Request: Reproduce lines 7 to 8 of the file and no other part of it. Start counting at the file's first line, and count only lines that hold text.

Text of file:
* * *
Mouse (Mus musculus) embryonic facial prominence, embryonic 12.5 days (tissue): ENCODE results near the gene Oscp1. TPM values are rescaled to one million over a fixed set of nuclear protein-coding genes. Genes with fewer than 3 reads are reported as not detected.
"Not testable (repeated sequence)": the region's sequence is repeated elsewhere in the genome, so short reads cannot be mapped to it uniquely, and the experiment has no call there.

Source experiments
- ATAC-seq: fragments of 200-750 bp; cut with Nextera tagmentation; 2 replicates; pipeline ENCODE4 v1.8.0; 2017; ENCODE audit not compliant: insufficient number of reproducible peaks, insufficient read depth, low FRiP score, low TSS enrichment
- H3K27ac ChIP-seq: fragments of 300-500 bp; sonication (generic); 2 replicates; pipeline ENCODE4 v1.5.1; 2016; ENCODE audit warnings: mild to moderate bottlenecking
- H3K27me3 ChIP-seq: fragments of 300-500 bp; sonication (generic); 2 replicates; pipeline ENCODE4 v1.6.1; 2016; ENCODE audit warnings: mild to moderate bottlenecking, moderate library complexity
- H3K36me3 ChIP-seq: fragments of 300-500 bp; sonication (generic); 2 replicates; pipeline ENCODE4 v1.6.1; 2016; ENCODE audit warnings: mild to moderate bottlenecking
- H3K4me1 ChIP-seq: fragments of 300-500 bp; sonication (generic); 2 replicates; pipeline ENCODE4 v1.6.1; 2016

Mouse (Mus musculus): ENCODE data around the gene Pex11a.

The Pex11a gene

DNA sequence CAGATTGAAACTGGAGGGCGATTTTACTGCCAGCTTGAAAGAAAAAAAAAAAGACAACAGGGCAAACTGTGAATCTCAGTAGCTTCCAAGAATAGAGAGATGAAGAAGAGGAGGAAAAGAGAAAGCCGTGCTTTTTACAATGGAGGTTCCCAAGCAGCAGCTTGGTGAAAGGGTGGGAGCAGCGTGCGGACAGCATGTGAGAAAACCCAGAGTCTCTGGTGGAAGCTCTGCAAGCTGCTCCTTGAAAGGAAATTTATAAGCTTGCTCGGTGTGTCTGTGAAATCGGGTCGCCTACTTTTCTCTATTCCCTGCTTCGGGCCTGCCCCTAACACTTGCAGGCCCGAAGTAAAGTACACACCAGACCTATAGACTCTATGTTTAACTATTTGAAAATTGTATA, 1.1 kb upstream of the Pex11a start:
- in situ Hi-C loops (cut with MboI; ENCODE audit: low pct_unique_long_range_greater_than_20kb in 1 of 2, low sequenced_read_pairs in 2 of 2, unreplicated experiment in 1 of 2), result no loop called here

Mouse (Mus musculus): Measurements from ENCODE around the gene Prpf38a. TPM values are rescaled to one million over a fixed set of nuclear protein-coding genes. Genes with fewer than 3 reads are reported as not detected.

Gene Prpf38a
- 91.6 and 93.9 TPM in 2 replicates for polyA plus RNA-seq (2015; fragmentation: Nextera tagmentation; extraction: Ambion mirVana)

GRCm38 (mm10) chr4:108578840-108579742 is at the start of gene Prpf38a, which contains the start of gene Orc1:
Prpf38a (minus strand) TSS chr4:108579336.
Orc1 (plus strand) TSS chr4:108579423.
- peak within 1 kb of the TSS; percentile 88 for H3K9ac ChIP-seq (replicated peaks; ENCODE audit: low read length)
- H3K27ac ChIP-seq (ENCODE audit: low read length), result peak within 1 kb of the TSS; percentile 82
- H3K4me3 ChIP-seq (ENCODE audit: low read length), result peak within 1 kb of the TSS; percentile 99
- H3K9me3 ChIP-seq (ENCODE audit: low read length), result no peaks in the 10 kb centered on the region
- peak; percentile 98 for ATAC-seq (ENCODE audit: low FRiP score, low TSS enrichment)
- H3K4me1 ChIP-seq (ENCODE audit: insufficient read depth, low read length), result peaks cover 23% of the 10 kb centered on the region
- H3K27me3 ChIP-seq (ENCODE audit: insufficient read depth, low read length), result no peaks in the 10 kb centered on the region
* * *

- H3K36me3 ChIP-seq: fragments of 300-500 bp; sonication (generic); 2 replicates; pipeline ENCODE4 v1.6.1; 2016; ENCODE audit warnings: mild to moderate bottlenecking
- H3K4me1 ChIP-seq: fragments of 300-500 bp; sonication (generic); 2 replicates; pipeline ENCODE4 v1.6.1; 2016